China calls for more effort in destroying chemical weapons

Xinhua
China called on the Organization for the Prohibition of Chemical Weapons to pay particular attention to ensuring the destruction of chemical weapons abandoned by Japan in China.
Xinhua

China yesterday called on the Organization for the Prohibition of Chemical Weapons to pay particular attention to ensuring the destruction of chemical weapons abandoned by Japan in China.

Wu Ken, China’s permanent representative to The Hague-based organization, told its 22nd conference of State Parties that the destruction of Japanese abandoned chemical weapons had a direct impact on the realization of the core objects and purposes of a 1997 convention. Its “goal of building a world free from chemical weapons” would never be truly achieved if Japan’s abandoned chemical weapons were not eliminated.  

Japanese weapons have been discovered at over 90 sites in 17 provinces in China. They are projectiles, mortars, aerial bombs, liquid-filled drums and pots containing chemical agents.

They have been found dumped in densely populated areas, in nature reserves and in rivers and lakes, as well as offshore. Due to their age, these munitions are rusty, damaged and often leaking. Some also contain explosives.

At Haerbaling alone, in northeast China’s Jilin Province, the largest Japanese weapons burial site discovered in China up to now, it is estimated that around 330,000 pieces remain buried.

The weapons have been found purely by chance, with consequent human casualties and environmental pollution.

“Japan should bear full responsibility for its failure to complete the destruction according to the timeline specified by the convention,” said Wu.

“China urges Japan to show its political will, honor its obligation under the convention faithfully, implement the relevant decision adopted by the executive council of the OPCW, and increase its inputs in the process, so as to ensure the timely completion of the destruction strictly in line with the new destruction plan adopted by the council,” Wu said.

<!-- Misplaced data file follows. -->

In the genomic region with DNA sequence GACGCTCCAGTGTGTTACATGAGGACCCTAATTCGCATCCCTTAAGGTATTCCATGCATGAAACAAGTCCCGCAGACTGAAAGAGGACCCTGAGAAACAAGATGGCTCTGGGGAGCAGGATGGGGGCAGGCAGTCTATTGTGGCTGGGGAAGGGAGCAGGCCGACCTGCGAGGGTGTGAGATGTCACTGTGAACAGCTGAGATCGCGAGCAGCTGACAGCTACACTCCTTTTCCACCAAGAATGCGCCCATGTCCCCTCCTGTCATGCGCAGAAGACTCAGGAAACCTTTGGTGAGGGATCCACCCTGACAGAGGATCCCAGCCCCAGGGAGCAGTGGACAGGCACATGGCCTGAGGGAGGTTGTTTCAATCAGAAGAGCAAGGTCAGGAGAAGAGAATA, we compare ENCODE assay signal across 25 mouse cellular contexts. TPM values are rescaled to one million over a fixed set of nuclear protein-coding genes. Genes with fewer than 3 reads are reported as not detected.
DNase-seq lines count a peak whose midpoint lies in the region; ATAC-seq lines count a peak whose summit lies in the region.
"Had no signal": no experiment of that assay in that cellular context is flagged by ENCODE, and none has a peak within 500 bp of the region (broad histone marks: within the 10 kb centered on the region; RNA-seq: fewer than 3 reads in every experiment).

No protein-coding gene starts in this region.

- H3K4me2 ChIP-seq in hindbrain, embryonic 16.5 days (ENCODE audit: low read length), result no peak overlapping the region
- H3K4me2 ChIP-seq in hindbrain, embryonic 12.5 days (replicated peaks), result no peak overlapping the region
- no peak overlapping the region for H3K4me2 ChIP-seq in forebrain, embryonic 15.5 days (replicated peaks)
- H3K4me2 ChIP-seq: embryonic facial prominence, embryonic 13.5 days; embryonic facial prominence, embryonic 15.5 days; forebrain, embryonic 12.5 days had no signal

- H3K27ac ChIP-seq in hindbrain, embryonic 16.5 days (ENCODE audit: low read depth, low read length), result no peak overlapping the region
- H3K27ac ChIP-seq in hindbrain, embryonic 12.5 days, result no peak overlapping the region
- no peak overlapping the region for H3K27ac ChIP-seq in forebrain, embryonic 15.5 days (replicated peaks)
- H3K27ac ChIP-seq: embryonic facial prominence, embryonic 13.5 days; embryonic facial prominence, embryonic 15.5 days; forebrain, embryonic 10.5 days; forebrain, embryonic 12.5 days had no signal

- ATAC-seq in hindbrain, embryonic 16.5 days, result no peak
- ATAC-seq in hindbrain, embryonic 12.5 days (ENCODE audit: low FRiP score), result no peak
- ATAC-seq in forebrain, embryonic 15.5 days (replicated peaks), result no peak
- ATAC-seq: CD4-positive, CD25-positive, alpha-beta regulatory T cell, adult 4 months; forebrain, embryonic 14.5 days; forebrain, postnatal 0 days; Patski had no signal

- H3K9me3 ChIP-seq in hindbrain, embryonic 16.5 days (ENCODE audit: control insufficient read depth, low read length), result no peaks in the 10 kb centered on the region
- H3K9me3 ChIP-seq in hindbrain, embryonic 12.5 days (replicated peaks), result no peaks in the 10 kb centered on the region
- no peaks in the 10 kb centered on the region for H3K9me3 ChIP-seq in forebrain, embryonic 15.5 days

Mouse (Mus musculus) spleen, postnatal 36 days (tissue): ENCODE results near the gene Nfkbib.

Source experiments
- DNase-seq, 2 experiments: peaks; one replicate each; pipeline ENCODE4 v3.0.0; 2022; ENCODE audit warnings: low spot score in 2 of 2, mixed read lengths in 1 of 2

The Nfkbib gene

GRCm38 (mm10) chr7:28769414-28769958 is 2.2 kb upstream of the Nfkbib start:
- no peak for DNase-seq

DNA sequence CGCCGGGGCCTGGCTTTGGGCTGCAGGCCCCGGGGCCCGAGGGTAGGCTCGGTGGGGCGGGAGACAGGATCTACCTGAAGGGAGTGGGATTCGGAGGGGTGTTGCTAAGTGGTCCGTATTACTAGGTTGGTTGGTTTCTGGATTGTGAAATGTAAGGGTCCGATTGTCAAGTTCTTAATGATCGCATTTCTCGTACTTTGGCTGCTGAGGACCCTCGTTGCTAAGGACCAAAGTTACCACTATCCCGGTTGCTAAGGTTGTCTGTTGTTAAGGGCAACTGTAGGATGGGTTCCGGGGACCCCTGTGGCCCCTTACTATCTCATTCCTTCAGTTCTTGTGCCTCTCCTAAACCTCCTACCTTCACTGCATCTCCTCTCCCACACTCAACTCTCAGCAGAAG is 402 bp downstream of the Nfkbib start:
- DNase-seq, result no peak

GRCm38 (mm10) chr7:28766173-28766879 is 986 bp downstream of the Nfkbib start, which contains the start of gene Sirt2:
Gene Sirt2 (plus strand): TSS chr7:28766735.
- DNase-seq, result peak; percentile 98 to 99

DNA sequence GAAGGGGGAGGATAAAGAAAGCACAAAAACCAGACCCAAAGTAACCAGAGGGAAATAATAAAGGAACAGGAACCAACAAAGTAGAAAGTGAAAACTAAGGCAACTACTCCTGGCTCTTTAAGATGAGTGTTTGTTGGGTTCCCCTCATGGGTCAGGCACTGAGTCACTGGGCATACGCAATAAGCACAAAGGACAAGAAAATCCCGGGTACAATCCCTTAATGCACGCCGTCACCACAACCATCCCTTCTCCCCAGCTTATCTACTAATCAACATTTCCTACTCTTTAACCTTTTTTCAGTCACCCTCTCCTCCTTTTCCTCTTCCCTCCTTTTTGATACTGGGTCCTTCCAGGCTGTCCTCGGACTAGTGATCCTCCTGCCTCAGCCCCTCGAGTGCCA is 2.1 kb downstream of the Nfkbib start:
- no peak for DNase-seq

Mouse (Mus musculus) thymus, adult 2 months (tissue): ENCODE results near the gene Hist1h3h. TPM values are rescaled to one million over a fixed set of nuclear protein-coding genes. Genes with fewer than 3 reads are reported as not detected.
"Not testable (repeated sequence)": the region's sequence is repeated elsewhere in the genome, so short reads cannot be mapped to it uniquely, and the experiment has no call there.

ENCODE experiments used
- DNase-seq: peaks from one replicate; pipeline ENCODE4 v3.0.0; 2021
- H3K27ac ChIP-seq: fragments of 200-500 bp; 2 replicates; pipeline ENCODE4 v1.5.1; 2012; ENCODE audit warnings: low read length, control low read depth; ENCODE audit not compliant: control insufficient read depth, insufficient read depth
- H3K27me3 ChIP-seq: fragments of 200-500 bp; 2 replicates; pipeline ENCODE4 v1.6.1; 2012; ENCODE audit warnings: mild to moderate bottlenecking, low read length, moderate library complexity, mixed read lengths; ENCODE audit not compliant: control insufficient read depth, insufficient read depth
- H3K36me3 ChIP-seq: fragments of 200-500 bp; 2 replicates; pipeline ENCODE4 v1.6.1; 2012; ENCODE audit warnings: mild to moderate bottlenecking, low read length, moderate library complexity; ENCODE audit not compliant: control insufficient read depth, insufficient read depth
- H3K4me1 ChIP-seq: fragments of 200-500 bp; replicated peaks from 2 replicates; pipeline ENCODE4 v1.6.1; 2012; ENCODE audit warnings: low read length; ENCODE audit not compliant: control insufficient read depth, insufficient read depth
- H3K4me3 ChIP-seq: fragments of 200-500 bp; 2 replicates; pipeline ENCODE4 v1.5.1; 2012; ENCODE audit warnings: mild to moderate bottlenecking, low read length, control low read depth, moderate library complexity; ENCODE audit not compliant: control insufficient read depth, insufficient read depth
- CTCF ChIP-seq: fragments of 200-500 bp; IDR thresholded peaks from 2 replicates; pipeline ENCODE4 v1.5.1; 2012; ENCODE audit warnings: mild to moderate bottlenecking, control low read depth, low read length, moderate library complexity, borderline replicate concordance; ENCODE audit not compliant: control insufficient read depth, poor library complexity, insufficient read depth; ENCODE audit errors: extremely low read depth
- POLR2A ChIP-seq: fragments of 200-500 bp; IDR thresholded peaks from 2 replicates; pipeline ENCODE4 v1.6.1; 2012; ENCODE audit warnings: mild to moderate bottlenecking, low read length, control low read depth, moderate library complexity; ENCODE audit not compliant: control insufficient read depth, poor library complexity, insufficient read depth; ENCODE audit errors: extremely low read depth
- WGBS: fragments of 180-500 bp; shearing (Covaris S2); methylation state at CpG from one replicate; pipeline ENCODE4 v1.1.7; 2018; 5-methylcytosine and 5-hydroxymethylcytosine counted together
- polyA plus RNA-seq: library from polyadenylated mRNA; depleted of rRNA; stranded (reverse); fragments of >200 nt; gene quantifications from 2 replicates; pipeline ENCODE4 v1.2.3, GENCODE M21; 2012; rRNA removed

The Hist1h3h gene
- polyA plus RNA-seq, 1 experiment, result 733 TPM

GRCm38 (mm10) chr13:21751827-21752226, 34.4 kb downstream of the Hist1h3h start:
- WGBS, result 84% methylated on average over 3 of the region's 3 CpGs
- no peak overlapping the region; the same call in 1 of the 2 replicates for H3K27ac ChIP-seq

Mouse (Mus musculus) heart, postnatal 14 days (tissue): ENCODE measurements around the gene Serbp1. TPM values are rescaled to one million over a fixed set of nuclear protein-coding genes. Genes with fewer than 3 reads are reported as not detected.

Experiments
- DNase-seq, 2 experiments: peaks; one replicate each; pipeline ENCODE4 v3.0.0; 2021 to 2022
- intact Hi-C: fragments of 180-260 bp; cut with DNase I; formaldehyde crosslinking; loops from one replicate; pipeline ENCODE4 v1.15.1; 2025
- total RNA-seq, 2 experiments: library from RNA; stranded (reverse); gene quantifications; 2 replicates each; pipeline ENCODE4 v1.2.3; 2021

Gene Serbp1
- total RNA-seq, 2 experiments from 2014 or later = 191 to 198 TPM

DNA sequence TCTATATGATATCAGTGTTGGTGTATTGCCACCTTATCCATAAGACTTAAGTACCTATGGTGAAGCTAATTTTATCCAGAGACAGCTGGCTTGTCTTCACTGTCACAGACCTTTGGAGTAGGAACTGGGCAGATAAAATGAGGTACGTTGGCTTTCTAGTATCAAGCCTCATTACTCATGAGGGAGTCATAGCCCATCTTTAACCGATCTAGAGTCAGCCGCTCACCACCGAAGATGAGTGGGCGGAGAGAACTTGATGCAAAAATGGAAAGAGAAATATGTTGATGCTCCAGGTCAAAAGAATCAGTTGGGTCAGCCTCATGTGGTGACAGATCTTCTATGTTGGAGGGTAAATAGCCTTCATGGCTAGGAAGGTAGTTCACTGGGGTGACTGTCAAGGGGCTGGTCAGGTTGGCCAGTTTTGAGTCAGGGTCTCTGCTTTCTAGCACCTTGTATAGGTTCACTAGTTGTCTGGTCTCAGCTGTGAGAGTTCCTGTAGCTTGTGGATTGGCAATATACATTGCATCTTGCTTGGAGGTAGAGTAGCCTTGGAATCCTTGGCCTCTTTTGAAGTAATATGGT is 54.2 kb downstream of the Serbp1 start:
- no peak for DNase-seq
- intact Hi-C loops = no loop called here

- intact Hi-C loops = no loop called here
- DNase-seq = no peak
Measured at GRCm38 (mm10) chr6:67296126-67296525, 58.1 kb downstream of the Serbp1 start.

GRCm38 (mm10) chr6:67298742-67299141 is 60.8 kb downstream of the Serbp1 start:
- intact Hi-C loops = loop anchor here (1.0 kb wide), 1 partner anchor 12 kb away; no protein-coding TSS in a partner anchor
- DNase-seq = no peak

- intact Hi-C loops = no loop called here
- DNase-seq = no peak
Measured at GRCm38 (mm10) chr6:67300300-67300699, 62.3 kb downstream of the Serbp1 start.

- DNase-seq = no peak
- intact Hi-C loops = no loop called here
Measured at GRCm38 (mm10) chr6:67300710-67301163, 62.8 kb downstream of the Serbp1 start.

“China is pleased to see that in the past two decades, the universality of the convention, being part and parcel of the international security regime, has been constantly enhanced. And in fostering international and regional peace and security, and promoting chemical disarmament and non-proliferation, the convention and the OPCW have played an indispensable role, and made remarkable achievements.”

The 1997 convention now has 192 State Parties covering 98 percent of the global population. Ninety-six percent of the world’s declared stockpile of 72,304 tons of chemical agents have been destroyed under the verification of the OPCW, which implements the provisions of convention to achieve the vision of a world free of chemical weapons and of the threat of their use.

However, Wu said that chemical weapons destruction had not been fully completed, alleged use of chemical weapons had occurred, the risk of non-state actors acquiring and using chemical weapons had increased, and there was a long way to go before the goal of a world free from such weapons was attained.

As a victim of chemical weapons, Wu said, China has always been opposed to their use under any circumstances and for any purpose.

China welcomes the adoption by the OPCW’s executive council of a decision to address the threat posed by the use of chemical weapons by non-state actors, Wu added.

With regard to allegations of the use of such weapons in Syria, China supports the relevant OPCW and UN bodies in conducting full, objective and impartial investigations, and come to conclusions based on solid evidence.

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